by Colin Campbell
A YOUNG person I know who works in an Inverness care home learned last week that she and other staff and residents will be vaccinated on Thursday.
Care home staff who have done an incredible job over the past 10 months in the most stressful conditions not only need to be vaccinated but, if you look on it as some kind of reward as well as a necessity, fully deserve to be at the head of the queue.
It’s not mandatory to have the jab in the care sector.
In the home where my friend works several staff won’t be having it on medical grounds, mainly related to pregnancy. One or two others won’t be getting it either, at least for the time being, because of uncertainty over how safe it is. That’s their prerogative.
When I last checked on an online calculator it could be late April or early May before I’ll get an armful. That time will pass but it still seems quite a long way off.
However, that was before the arrival of the Oxford vaccine, which can be stored at normal fridge temperature rather than the minus 70 degrees centigrade of the Pfizer vaccine, which understandably causes difficulties for health authorities, so that gold embossed, in my mind at any rate, letter giving me a date, a time and a place could arrive in the next three months. Here’s hoping.
The emergence of this new mutant strain has alarmed everyone I know.
As if there weren’t enough unanswered questions about the virus the latest threat greatly exacerbates anxiety and uncertainty.
Over 60 cases have been reported in Inverness in recent days and the spread of the pub related virus outbreak in Dingwall has now affected more than 20 people.
There has also been anecdotal evidence of outbreaks in Alness, Invergordon and Beauly.
It may be alarmist to say it’s running rampant but its prevalence is surely impossible to downplay even by those – not the extreme and wildly eccentric conspiracy theorists – who have not been too exercised by it in recent months.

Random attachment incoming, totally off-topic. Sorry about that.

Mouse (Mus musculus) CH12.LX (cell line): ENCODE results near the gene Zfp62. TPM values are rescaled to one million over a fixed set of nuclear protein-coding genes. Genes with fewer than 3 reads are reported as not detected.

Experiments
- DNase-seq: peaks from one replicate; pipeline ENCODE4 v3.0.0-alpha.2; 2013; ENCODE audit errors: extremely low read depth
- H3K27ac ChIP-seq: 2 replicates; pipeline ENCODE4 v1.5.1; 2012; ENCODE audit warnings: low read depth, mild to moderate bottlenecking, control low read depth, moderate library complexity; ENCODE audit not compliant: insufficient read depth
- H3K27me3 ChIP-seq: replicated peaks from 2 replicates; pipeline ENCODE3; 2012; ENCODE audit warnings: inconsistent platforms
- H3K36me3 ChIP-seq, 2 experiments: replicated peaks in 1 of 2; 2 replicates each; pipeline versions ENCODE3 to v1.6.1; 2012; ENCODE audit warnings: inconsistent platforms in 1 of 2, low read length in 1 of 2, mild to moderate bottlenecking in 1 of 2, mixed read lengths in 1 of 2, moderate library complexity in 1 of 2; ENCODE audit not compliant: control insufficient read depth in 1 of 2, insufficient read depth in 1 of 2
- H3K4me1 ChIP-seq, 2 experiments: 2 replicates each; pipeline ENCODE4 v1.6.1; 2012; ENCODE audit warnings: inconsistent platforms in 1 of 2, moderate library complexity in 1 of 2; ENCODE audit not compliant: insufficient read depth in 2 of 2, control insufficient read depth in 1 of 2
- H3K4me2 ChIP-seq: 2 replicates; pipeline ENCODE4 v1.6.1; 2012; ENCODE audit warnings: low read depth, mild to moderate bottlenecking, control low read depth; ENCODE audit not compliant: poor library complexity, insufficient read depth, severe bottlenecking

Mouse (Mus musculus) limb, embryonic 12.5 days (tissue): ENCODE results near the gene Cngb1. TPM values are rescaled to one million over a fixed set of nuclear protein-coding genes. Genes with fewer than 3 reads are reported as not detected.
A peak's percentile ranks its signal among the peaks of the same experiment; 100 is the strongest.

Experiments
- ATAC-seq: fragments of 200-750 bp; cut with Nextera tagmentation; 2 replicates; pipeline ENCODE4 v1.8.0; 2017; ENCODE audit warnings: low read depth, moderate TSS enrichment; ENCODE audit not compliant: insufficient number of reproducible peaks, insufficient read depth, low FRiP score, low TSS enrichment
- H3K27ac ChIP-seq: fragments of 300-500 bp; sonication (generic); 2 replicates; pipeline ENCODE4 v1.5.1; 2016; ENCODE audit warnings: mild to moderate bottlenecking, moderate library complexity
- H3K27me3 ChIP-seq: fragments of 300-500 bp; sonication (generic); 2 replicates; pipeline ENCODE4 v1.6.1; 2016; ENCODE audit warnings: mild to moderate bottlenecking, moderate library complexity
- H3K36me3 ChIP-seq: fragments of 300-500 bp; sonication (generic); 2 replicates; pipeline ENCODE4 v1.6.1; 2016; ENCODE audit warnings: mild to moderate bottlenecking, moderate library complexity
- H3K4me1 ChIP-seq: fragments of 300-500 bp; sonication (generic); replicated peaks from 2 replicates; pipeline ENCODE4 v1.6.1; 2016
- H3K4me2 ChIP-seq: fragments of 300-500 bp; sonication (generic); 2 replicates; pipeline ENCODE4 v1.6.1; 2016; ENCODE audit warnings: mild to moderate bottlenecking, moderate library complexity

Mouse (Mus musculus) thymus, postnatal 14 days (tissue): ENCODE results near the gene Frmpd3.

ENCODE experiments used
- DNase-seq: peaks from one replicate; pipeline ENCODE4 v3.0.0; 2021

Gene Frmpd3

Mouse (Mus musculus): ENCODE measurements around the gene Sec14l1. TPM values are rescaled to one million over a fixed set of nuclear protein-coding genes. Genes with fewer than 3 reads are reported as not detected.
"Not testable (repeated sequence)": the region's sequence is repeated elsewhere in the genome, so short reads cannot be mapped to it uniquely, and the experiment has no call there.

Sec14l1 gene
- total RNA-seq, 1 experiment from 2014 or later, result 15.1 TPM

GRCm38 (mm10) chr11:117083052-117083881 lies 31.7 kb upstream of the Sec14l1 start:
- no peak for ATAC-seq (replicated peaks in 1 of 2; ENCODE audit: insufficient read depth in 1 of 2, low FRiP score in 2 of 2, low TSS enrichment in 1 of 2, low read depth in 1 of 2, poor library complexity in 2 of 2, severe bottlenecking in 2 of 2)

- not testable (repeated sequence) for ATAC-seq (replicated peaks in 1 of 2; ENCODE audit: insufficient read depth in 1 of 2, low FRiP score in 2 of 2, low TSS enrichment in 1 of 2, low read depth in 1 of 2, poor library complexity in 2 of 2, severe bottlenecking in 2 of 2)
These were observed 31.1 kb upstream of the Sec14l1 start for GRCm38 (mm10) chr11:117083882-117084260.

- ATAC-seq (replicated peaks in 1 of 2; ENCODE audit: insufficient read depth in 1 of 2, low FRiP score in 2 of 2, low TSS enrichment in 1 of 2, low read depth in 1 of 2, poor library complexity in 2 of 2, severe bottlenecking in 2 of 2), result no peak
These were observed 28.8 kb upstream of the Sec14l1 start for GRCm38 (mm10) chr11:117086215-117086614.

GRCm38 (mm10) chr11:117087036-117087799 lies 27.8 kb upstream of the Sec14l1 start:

The apparently increased risk of airborne transmission by the new strain is worrying.
The overwhelming number of people under 50 who do contract it will not suffer any serious effects. A young relative of mine who caught it was back at work within two weeks of the initial diagnosis, as was his partner who also contracted it.
But for older people it’s different.
The prospect of the vaccine in the offing only seems to step up the need to stay free of it. I still don’t like to use wartime analogies even after the terrible year we’ve had. But catching it and ending up on a Raigmore respirator anytime over the next few weeks and months could be akin to being hit by a bullet just before peace is declared and hostilities come to an end.
For those of us in a medium or high risk category aged 60 and beyond vaccination can’t come soon enough.
When you reach your mid 60s each year becomes that bit more precious. I may live to be 110, though I rather doubt it. But physical wear and tear catches up with you and retaining good health is at least partly down to your luck.
Younger people will eventually shrug off this traumatic period and with all their lives ahead of them will look back on it as a difficult time but no more than a serious inconvenience.
Older people, and I’ve spoken to plenty, feel we’ve already lost or been robbed of a precious year. We are left with all our future plans in limbo.
The blessed vaccine offers us the chance to start again ticking off the box list of adventures still to be undertaken and the new experiences to cherish.
As we enter 2021 right now the situation seems more desperately bad than ever, but the end is in sight.
But before we get there, we still have to dodge that bullet.